What is going on with UI designers? Apple and Microsoft both seem to be hellbent on producing interfaces where elements move around arbitrarily or where everything is hidden behind hamburger menus so that there's no chance to develop muscle memory or get work done quickly. They're making things harder - WHY?
'United States, Australia, the Republic of Korea, Singapore, the Dubai International Finance Centre, and Colombia, with India, Brazil, Kenya, and Indonesia'
Doubtless all paragons of data protection. This is going to be selling out the rights of individuals in order to allow data to be exported far and wide. Still, it's an answer to those of us who wondered if Elizabeth Denham was about the least effective possible head of the ICO.
So the code can be analysed - what about all of the training sets that have been thrown at the system? Neural net code can be analysed and verified, but the secret sauce is how it has been trained.
And here is the big problem - child pornography is a strict liability offence meaning that researchers would require special permission from the government to even obtain copies to repeat Apple's experiments.
The Hawaii-Emperor Seamount chain is a terrific example of a hotspot volcano which has punched a series of holes through the Pacific Plate and extends all the way to the Kuril-Kamchatka Trench off of Asia where the plate is recycled back into the Mantle.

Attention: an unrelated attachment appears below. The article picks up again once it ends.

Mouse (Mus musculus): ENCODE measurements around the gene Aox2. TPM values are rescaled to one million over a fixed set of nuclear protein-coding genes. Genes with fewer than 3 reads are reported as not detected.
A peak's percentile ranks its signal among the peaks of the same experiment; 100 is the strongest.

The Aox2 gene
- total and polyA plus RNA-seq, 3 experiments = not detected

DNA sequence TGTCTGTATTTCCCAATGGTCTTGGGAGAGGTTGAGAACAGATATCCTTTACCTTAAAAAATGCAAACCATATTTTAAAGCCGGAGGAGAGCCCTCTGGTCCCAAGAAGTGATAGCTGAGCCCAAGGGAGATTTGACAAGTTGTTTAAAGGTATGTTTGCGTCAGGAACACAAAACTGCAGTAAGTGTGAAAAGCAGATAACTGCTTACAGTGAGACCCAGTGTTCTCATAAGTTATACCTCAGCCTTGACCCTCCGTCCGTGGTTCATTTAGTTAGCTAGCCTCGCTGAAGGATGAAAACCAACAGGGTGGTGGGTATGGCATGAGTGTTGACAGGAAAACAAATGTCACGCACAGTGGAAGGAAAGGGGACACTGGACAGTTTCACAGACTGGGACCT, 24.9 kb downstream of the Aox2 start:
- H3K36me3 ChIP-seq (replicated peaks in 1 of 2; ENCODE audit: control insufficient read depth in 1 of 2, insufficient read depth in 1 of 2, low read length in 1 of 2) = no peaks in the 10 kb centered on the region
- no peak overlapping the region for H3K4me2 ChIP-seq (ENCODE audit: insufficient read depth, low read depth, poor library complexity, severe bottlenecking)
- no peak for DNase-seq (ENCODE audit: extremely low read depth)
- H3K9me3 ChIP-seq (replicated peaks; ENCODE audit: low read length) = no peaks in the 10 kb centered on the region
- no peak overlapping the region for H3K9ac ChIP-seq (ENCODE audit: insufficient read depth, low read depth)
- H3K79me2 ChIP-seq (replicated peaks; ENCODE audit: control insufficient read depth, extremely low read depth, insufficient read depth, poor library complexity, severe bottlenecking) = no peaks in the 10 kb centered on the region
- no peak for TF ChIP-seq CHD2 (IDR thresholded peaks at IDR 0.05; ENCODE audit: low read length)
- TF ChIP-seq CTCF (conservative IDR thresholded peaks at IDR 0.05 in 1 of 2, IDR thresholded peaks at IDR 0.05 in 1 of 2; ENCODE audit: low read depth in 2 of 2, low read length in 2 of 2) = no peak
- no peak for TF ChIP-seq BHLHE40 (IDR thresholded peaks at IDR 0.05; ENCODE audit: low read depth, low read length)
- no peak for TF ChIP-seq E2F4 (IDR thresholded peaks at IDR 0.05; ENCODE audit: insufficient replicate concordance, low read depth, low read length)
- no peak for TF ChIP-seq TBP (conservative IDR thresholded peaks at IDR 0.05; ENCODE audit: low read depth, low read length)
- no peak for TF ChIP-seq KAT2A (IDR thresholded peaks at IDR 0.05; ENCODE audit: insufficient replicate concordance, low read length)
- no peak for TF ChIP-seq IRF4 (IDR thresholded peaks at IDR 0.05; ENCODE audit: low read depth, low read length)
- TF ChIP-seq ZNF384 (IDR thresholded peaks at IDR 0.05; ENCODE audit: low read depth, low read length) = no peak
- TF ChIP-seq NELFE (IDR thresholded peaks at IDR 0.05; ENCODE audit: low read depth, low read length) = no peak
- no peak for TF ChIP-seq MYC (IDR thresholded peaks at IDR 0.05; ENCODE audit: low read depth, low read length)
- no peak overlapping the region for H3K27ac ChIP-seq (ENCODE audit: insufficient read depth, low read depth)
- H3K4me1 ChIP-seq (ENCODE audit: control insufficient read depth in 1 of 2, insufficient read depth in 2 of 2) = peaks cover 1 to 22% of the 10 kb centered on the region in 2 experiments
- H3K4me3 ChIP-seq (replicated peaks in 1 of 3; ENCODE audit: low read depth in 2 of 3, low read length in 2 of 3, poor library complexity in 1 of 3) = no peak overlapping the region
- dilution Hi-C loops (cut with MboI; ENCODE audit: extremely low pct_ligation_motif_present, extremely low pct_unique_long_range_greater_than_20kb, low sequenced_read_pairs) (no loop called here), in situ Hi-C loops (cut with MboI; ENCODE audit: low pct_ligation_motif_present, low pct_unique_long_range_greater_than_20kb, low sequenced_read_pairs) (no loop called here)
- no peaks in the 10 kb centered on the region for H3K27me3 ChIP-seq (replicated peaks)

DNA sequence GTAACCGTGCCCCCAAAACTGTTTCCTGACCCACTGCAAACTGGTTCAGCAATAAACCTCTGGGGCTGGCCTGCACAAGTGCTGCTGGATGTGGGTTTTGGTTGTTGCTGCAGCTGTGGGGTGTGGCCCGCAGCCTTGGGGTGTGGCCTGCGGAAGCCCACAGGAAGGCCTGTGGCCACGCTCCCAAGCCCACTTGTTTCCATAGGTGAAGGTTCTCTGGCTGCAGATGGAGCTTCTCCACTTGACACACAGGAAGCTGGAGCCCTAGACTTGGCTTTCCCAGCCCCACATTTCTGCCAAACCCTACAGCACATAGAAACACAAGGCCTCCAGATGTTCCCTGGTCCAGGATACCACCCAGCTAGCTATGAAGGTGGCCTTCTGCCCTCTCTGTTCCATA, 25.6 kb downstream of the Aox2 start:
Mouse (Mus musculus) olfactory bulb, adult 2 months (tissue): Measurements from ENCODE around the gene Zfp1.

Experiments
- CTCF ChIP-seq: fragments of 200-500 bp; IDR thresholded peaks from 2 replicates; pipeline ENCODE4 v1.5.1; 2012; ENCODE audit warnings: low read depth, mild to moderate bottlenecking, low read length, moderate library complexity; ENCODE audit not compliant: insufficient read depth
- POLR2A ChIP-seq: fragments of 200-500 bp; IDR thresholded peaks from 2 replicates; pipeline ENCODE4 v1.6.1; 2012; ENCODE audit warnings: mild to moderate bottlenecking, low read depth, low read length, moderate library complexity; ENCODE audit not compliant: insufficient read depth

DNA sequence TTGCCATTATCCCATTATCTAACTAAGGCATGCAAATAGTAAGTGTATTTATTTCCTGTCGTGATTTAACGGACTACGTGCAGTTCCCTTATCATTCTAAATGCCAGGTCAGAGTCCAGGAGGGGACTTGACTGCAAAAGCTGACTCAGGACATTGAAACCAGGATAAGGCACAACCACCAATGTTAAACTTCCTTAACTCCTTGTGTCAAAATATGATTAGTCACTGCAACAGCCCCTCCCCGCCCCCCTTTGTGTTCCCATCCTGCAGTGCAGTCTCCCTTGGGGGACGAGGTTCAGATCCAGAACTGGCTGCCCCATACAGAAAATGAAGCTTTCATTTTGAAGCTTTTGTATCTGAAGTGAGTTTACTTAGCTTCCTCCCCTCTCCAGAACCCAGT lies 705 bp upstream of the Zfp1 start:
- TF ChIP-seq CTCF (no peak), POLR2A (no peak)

Our nearest hotspot is in Eastern Iceland under Askja which is pushing up the whole island above sea level and is responsible for the big, mean volcanoes of Eastern Iceland which are the ones to be afraid of. It's the same one that created the lava flows of Northern Ireland and Western Scotland which erupted before the Atlantic even formed. Today, it keeps a small section of the Mid Atlantic Ridge dry so we can go and see friendly little volcanoes erupt like the one in Geldingadalir which is doing wonders for the Icelandic tourist industry.
The little Japanese island is a bit different, it's caused by island arc volcanism related to the subduction of the Pacific plate back into the Mantle. Judging by the photos, it looks like it a mix of cinder and ash with very little liquid lava. I wouldn't be too surprised if it was washed away in a few months or years unless it can be persuaded to erupt some lava armour. Mind you, these volcanoes can be utterly spectacular if the vent remains below sea level as the magma mixes with seawater. You get these colossal 'Surtseyan' eruptions (named after the Icelandic island in the article) which look like atom bomb tests.